Article

Açaí (Euterpe oleraceae) 'BRS Pará': A tropical fruit source of antioxidant dietary fiber and high antioxidant capacity oil

Food Research International (Impact Factor: 3.05). 08/2011; 44:2100-06. DOI: 10.1016/j.foodres.2010.09.011

ABSTRACT This article reports a study of the concentrations of dietary fiber (DF) and antioxidant capacity in fruits (pulp and oil) of a new açaí (Euterpe oleraceae) cultivar—‘BRS-Pará’, with a view to determine the possibility of using it as a source of antioxidants in functional foods or dietary supplements. Results show that ‘BRS-Pará’ açaí fruits has a high content of DF (71% dry matter) and oil (20.82%) as well as a high antioxidant capacity in both defatted matter and oil. ‘BRS-Pará’ Açaí fruits can be considered as an excellent source of antioxidant dietary fiber. Antioxidant capacity of açaí ‘BRS-Pará’ oil by DPPH assay was higher (EC50=646.3g/g DPPH) than extra virgin olive oil (EC50=2057.27g/g DPPH). These features provide açaí ‘BRS-Pará’ fruits with considerable potential for nutritional and health applications.

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    ABSTRACT: In recent decades, the food industry has been meeting the growing demand of consumers in search of foods that have benefits that go beyond their nutritional value, and this sector has generated billions of dollars in the global market. Lifestyle, the convenience and speed of the preparation and the modification of eating habits among the population all reflect the increasing incidence of chronic diseases caused by eating high-calorie foods and a lack of exercise. Advances in food science knowledge have become available to demonstrate the function and mechanism of action of bioactive compounds, and they support the inclusion of ingredients and the design and development of foods that contribute to a healthy diet that is associated with a healthy lifestyle. Although functional foods should be consumed as such and not in the form of supplements or capsules, the introduction of bioactive ingredients or components into the formulation and processes of these supplements can be a tool for industry innovation and contributes to the ability to offer products with additional quality. Traditionally, dairy products were associated with health benefits, and in part, they still have this status; thus, innovations in this area are generally associated with the use of lactic acid bacteria (LAB) or products containing probiotic microorganisms or the addition of functional ingredients and bioactive metabolites. Various procedures, such as encapsulation, could be used to protect and maintain the viability of microorganisms in foods. There is atendency towards the use of cheap and sustainable new materials with properties consistent with ingredient control release. The concept of functional starter cultures that per se may not be probiotics but may improve product quality or result in physiological effects for the consumer is a possibility that should be explored. In addition to the probiotic properties, other choices include the use of in situ cultures that inhibit pathogenic contaminants by antimicrobial action; degrade or remove toxic compounds; produce vitamins or exopolysaccharides (EPSs); contribute to viscosity, body or texture; and facilitate adherence to specific sites in the host. The action of binding EPS mucoid bacteria to the protein matrix results in increased viscous behaviour, and some EPSs produced by LAB are beneficial to health due to their prebiotic and hypocholesterolemic effects, immunomodulation ability or anticancer activity. Confirming these observations, some authors reported that the production of exopolysaccharides by certain bifidobacteria can increase the viscosity of fermented foods, contributing to the rheological properties, and therefore can be considered to be natural additives preferred by consumers that can replace plant or animal stabilisers. The use of the special characteristics of LAB to potentiate their effects in foods or food supplies to vegetarians and people with dietary or religious restrictions provides an alternative to differentiated products. This category includes foods that are lactose free, have an increased fibre content, are free of animal products, and have an increased amount of antioxidant bioactive compounds (e.g., isoflavones, aglycones, oligosaccharides). Fruits and vegetables contain high levels of beneficial substances (e.g., antioxidants, vitamins, fibre and minerals), and the addition of LAB and probiotics can add more features. The knowledge of their behaviour in fruit and vegetable matrices as vehicles for the use of probiotics or bioactive ingredients is fundamental and still largely unexplored in the literature or in industrial processes. There is, however, a need for the emerging pressure or process as a whole to be consistent with sustainable practices throughout the production chain in terms of the economic, environmental or social issues. Each step of the process that adds value to a product or avoids the generation of waste or effluent will be in agreement with the goals of clean production. This chapter will focus on the recovery of by-products and innovative uses of plant materials and the strengthening of the resources for and beneficial effects of combining foods to obtain value-added functional products and offer alternatives to consumers searching for ways to improve their health through specialty foods.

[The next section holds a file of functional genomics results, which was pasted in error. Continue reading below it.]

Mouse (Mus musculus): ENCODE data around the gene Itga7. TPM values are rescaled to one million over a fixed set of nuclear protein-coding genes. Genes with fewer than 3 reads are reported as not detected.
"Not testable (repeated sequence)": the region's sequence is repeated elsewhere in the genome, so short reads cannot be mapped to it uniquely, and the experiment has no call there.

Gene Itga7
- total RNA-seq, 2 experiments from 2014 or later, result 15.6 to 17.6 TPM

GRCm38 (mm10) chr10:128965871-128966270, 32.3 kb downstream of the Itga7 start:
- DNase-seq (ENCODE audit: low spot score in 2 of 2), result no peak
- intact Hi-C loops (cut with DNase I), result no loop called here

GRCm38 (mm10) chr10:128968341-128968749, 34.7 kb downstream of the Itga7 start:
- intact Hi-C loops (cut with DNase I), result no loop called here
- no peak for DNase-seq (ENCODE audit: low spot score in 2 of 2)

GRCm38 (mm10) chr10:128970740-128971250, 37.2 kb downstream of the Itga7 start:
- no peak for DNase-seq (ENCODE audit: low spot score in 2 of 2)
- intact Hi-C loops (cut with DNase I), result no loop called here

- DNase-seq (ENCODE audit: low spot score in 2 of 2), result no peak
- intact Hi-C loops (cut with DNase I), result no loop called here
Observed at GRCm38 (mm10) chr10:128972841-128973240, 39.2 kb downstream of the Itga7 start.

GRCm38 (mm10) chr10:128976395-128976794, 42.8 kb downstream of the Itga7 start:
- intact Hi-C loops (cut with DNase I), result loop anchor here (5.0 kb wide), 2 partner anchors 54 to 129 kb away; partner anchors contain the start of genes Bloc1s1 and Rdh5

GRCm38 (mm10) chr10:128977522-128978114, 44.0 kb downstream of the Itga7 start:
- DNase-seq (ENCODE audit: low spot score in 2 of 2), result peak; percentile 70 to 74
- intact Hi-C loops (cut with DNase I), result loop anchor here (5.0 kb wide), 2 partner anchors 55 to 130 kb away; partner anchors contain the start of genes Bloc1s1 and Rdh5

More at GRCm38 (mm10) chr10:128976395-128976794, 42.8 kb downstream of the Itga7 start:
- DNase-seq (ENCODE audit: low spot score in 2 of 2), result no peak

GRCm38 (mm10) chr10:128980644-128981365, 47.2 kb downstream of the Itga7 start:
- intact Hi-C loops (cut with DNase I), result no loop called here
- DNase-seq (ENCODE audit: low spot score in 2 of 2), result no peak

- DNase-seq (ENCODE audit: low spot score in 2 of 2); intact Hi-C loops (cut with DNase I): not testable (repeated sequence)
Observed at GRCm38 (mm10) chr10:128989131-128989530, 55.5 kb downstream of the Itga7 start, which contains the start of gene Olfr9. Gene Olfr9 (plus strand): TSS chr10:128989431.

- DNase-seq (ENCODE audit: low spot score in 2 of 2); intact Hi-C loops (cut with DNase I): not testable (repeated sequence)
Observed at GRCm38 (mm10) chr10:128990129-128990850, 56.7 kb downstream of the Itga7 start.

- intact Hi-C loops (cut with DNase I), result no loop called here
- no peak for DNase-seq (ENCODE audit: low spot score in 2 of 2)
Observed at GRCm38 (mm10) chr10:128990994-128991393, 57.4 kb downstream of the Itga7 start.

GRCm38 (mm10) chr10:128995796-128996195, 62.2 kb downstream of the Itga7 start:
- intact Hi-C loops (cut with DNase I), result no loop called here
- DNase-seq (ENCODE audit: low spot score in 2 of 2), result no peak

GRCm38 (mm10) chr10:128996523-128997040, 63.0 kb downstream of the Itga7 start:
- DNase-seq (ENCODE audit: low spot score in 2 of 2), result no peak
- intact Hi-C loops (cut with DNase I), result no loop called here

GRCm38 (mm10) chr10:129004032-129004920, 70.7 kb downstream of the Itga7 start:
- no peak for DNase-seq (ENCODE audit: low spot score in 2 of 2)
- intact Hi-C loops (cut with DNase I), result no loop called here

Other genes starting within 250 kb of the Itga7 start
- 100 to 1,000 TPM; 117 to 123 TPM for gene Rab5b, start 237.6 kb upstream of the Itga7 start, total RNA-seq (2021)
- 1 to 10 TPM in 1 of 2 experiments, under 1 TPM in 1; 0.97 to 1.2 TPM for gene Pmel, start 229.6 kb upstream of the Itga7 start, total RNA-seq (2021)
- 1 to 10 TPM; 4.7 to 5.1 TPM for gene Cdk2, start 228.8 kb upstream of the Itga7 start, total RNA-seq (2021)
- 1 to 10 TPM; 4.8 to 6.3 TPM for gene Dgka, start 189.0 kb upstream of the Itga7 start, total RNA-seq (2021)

Food Industry, 01/2013: chapter Differentiated Foods for consumers with new demands: pages 163-190; , ISBN: 978-953-51-0911-2
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